Your opinion about .NET

This is a discussion on Your opinion about .NET within the A Brief History of Cprogramming.com forums, part of the Community Boards category; A few days ago I was at a lecture at my company about .NET. It's not part of my work, ...

  1. #1
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    Your opinion about .NET

    A few days ago I was at a lecture at my company about .NET. It's not part of my work, but since I got interested after a collegue told me that it can be seen as the Microsoft equivalent of J2EE, which I'm currently trying to learn.

    Some quotes I remember:

    "Visual C++.NET has just very little to do with C++, it was better not to call it C++."
    "Microsoft technicians didn't want C#. At a presentation of C# a Microsoft technician showed how, by just changing some keywords and notations, a C# program can be compiled by the Java compiler. It were the marketeers who wanted C#."
    "From a technical point of view, the .NET technology doesn't differ very much from J2EE. In terms of capabilities, they are equal."
    "Microsoft does not guarantee that later versions of the Visual Studio .NET compilers will be compatible with current versions."
    "The only point at which .NET is better than J2EE is it's tooling."
    So from a technical point of view, both .NET and J2EE are very capable technologies and almost equal at that point.

    I was wondering why company would use .NET instead of J2EE? A lot of companies already use Microsoft technologies, so I can imagine they will choose .NET instead of J2EE. But I guess there must be more reasons. Or will .NET not be the success which Microsoft marketing department says it will be in future?

  2. #2
    Davros
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    Although I haven't used .NET, here's my opinion based on what I've read.

    In a sense, .NET is similar to Java in that it compiles to a 'MS Intermediary Language' (MSIL). This is similar to Java byte code. When a .NET program is installed, it is compiled by the installer to native binary. I understand that the aim of this is to provide a level of abstraction between programs, component libraries and the OS. Therefore at the application level, a VB program can call on a library written in C# without having to worry about calling conventions and memory mappings of data types etc. I can see why MS would want to do this.

    MS say that .NET programs run 75% as fast a program compiled directly to native binary, but I don't know how true this is.

    I understand that VB and C# code will can only be compiled to MSIL, while C++ programs can be compiled to MSIL, or directly to binary. I also understand that for VB, MS has significantly changed the VB language for .NET, making most current VB code useless (I don't use VB so I don't know the details).

    .NET also has a lot in common with Delphi and C++ Builder, in terms of design time components. In fact, I understand that the main designer of Borland's VCL was poached by Microsoft to design .NET.

    I can see that with .NET, Microsoft has made it harder for vendors of alternative compilers. In fact, Borland & Microsoft seem now to have differing strategies - .NET & CLX. With Borland CLX (C++ Builder & Delphi 6), the same code can be compiled to both Windows & Linux binaries. However, I guess Borland compilers will always lag behind in terms of latest fashions in visual components on Windows. For example, I will have to wait for version 7 of C++ Builder before my applications can work with XP Themes properly.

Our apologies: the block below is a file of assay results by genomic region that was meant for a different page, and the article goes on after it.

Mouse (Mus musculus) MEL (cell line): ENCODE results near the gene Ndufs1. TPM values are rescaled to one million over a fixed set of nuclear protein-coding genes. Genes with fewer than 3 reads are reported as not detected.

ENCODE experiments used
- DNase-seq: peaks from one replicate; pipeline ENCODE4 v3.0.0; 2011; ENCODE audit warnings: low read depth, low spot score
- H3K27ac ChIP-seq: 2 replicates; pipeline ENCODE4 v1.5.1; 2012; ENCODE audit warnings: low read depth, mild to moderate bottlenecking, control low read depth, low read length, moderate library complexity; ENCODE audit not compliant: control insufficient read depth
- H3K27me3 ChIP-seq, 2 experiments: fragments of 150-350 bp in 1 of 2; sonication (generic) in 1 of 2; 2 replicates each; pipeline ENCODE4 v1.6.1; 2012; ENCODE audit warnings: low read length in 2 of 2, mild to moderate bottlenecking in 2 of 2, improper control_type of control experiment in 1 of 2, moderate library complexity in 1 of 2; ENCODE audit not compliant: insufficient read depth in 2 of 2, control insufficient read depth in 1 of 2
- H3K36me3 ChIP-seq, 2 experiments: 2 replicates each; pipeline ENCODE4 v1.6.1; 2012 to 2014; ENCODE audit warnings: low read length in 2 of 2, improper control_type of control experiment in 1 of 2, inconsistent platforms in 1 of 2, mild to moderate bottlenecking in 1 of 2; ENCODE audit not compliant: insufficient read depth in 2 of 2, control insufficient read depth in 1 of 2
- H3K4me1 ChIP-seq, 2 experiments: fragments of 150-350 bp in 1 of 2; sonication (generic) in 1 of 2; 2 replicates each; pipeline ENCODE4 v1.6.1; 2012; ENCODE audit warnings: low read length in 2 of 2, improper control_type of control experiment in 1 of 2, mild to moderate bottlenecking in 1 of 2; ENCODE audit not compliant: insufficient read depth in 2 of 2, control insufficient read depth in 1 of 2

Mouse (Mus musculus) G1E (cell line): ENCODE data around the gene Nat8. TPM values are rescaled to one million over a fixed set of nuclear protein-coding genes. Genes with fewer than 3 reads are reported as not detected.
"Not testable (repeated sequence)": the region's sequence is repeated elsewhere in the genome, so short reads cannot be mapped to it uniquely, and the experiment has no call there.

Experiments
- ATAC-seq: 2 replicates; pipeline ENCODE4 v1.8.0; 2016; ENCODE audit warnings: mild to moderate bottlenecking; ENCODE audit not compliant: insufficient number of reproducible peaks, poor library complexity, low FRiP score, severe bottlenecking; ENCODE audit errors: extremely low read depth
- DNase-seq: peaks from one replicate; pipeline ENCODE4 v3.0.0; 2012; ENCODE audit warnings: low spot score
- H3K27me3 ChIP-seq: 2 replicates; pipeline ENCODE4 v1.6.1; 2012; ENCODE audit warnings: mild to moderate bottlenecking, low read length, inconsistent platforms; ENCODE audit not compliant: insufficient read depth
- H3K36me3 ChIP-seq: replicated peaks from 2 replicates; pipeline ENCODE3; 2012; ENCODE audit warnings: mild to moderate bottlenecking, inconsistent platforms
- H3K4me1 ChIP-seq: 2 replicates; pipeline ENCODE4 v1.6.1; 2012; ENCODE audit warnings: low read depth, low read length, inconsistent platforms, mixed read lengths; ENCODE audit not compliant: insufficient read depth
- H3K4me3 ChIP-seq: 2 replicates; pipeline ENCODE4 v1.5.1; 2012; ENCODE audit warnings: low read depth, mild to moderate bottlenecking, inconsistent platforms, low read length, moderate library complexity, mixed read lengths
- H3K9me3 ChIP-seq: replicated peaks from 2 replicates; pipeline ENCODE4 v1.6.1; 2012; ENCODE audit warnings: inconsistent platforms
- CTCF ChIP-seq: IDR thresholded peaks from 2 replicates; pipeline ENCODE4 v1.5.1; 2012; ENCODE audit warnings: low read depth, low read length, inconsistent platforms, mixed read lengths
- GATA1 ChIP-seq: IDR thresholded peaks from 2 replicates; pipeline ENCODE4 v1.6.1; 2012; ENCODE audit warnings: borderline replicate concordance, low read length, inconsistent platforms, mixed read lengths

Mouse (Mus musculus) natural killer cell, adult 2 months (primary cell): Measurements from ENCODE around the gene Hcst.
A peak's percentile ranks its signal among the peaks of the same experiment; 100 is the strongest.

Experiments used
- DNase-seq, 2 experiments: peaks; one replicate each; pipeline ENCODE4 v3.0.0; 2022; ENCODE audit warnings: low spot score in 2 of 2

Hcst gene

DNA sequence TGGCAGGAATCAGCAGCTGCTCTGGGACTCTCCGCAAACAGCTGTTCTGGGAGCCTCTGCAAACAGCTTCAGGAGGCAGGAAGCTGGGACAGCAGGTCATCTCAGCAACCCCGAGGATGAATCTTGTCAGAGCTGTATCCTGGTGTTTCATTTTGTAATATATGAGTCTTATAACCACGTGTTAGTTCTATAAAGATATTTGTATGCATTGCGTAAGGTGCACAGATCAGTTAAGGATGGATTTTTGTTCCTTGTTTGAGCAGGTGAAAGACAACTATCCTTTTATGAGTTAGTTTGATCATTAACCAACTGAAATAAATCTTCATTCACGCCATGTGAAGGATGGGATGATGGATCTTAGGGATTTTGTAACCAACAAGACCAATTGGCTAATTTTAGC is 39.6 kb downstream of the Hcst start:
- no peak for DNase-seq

>At a presentation of C# a Microsoft technician showed how, by just changing some keywords and notations, a C# program can be compiled by the Java compiler.

    I don't know how easy it is to convert a C# program to Java, but certainly it appears that C# is a Microsoft equivelent of Java in some ways.

    > The only point at which .NET is better than J2EE is it's tooling

    Don't know about this. I like the Java language, but I find user interfaces built with it are slow (in execution) and look clumsy.

    > Microsoft does not guarantee that later versions of the Visual Studio .NET compilers will be compatible with current versions

    Does this have anything to do with the Beta release of .NET, rather than the first commercial cut.


    In all, I think that .NET could be very successful. Having spent a lot of time writing DLLs in C++ Builder, and getting them to work with VC++ 6, I can see a lot of improvements in terms of compatibility & code maintenance.

    However, I don't think .NET is really anything all totally new or original. MS seem to have 'harvested' many good ideas from both Sun & Borland. I'm not being vitiotic, I'm just saying that Microsoft are good at picking up ideas of others and making a commercial success of them, and they would seem to do it well.

    Anybody out there used .NET? What does everybody else think?

  3. #3
    Aran
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    um... i like java ALOT more than i like anything MS has pooped out. If MS rides Java off the road off a cliff, i am going to be very ........ed. Java is a great language, and i hope that J2EE kicks MSVC++.net's rear. Too bad MS is such a huge multinational waste of space that will no doubt run Sun out of the programming language business if people don't embrace Sun's techs with open arms.

  4. #4
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    I am actually most concerned what will happen to unmanaged VC++ and the mfc library. Sure they say they will support it but my fear is that 2 year down the road they will force everyone over to managed code and the net framework

  5. #5
    the hat of redundancy hat nvoigt's Avatar
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    And that would be bad because... ?
    hth
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